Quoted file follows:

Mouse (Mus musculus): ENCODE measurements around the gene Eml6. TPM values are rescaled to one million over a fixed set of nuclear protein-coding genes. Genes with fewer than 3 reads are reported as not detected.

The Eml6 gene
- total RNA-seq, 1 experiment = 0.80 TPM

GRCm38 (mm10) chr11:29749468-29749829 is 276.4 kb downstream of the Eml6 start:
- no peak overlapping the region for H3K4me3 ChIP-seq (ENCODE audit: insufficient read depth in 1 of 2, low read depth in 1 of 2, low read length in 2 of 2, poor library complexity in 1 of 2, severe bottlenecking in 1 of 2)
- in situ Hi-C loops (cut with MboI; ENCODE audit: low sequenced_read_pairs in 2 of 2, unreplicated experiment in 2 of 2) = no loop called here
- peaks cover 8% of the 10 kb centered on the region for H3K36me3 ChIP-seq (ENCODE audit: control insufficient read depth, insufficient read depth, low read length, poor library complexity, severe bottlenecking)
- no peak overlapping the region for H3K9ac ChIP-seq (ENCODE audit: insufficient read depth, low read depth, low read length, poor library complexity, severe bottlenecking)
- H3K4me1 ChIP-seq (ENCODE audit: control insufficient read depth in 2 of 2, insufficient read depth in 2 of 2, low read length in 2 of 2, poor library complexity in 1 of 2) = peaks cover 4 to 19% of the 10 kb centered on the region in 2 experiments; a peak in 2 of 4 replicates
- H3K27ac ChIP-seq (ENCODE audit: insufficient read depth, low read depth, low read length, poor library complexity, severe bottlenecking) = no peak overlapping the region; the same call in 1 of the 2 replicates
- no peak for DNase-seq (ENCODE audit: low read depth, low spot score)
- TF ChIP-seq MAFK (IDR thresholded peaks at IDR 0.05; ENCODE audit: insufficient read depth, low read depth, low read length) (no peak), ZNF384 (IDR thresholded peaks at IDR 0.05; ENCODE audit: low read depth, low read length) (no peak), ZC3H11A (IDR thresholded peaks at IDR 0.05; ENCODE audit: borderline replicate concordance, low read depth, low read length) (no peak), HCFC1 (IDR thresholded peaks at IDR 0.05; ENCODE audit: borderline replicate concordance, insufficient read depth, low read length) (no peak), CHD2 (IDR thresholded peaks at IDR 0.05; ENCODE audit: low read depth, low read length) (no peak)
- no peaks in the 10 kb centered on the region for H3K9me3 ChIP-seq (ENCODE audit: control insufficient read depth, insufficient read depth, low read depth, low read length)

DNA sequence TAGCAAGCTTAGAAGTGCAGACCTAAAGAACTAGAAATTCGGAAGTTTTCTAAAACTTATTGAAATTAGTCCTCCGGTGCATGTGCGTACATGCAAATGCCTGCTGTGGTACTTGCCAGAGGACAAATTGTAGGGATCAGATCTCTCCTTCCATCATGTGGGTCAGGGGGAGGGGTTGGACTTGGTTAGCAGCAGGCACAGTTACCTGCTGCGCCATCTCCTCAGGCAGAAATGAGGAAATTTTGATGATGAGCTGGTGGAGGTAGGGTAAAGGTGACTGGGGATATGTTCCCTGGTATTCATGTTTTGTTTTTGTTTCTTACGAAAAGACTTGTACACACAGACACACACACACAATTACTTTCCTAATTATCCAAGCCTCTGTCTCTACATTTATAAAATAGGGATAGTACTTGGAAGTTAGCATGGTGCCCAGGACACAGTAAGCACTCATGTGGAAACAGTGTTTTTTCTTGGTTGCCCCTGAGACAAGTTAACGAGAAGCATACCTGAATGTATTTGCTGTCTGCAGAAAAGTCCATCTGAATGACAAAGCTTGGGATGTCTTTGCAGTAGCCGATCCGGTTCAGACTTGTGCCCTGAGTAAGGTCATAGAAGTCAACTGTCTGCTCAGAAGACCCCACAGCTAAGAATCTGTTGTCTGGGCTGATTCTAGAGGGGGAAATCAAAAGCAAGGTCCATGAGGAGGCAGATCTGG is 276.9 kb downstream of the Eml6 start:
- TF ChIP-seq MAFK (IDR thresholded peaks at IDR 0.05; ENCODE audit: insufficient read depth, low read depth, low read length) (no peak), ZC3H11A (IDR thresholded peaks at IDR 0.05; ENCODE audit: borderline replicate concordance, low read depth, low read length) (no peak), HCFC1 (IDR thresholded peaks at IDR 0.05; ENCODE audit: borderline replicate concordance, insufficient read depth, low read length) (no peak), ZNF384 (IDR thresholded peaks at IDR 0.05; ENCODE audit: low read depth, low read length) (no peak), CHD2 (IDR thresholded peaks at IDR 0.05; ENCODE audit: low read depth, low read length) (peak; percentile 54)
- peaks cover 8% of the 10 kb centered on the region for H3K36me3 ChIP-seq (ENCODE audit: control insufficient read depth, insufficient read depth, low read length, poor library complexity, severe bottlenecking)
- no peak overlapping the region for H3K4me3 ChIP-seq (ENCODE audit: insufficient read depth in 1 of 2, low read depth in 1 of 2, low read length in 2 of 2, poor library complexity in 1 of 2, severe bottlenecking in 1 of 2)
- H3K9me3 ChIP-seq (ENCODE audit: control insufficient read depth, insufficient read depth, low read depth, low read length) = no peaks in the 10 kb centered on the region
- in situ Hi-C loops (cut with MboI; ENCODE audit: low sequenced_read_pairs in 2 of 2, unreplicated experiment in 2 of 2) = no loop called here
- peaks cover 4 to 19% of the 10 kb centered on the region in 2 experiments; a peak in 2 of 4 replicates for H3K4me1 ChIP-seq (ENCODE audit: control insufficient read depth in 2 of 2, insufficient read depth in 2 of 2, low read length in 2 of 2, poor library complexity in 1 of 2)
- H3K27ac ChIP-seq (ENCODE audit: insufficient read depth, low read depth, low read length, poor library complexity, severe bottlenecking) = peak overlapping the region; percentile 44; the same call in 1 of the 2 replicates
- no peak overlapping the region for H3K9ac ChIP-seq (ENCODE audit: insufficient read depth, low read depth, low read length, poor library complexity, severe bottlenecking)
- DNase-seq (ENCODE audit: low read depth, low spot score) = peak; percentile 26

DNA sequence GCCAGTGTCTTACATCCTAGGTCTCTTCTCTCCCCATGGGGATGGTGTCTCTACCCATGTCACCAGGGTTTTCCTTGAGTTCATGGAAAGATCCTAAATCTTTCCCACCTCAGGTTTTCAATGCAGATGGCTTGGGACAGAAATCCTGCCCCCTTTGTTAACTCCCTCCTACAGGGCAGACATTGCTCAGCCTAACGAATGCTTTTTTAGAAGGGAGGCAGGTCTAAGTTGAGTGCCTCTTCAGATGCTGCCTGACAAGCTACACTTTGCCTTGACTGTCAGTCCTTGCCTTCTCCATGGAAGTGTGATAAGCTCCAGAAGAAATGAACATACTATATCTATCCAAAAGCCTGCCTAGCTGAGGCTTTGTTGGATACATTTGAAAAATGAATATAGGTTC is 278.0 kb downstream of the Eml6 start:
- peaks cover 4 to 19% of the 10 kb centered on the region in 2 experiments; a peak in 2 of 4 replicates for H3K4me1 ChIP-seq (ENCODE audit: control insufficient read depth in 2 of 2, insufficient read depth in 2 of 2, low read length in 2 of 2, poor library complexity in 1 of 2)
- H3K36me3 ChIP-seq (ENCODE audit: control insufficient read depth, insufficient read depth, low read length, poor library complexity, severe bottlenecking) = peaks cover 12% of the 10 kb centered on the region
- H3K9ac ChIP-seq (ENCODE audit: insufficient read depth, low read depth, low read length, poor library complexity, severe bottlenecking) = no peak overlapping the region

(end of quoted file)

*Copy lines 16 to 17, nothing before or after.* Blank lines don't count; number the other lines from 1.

- peaks cover 8% of the 10 kb centered on the region for H3K36me3 ChIP-seq (ENCODE audit: control insufficient read depth, insufficient read depth, low read length, poor library complexity, severe bottlenecking)
- no peak overlapping the region for H3K4me3 ChIP-seq (ENCODE audit: insufficient read depth in 1 of 2, low read depth in 1 of 2, low read length in 2 of 2, poor library complexity in 1 of 2, severe bottlenecking in 1 of 2)